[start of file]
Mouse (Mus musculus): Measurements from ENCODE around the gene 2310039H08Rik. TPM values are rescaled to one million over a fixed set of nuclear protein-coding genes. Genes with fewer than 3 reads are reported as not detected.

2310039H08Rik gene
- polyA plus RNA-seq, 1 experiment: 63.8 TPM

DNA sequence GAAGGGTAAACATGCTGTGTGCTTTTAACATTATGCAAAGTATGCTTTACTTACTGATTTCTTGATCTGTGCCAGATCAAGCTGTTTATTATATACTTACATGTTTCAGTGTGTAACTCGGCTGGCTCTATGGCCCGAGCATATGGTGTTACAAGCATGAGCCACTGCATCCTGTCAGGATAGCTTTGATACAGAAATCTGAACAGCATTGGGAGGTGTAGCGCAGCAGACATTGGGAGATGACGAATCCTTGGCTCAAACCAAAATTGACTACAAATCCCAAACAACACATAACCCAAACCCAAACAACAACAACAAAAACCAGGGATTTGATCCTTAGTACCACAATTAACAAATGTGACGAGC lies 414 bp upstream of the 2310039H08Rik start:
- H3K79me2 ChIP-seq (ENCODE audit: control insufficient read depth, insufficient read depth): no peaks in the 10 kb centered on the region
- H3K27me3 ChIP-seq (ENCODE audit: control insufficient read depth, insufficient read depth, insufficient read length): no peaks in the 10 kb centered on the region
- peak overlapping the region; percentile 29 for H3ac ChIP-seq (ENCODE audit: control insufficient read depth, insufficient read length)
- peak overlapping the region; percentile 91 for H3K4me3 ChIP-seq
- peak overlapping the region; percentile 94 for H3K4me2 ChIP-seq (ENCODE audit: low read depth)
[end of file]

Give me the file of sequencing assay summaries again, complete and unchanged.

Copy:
Mouse (Mus musculus): Measurements from ENCODE around the gene 2310039H08Rik. TPM values are rescaled to one million over a fixed set of nuclear protein-coding genes. Genes with fewer than 3 reads are reported as not detected.

2310039H08Rik gene
- polyA plus RNA-seq, 1 experiment: 63.8 TPM

DNA sequence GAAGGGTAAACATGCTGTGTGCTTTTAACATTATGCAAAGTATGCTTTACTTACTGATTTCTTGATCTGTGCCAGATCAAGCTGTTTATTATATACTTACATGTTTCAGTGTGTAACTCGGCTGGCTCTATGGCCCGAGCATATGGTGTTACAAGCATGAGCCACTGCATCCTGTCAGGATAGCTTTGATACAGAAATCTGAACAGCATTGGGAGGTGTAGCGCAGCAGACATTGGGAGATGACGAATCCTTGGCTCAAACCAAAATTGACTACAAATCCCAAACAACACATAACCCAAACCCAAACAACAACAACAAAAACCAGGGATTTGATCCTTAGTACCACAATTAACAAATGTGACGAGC lies 414 bp upstream of the 2310039H08Rik start:
- H3K79me2 ChIP-seq (ENCODE audit: control insufficient read depth, insufficient read depth): no peaks in the 10 kb centered on the region
- H3K27me3 ChIP-seq (ENCODE audit: control insufficient read depth, insufficient read depth, insufficient read length): no peaks in the 10 kb centered on the region
- peak overlapping the region; percentile 29 for H3ac ChIP-seq (ENCODE audit: control insufficient read depth, insufficient read length)
- peak overlapping the region; percentile 91 for H3K4me3 ChIP-seq
- peak overlapping the region; percentile 94 for H3K4me2 ChIP-seq (ENCODE audit: low read depth)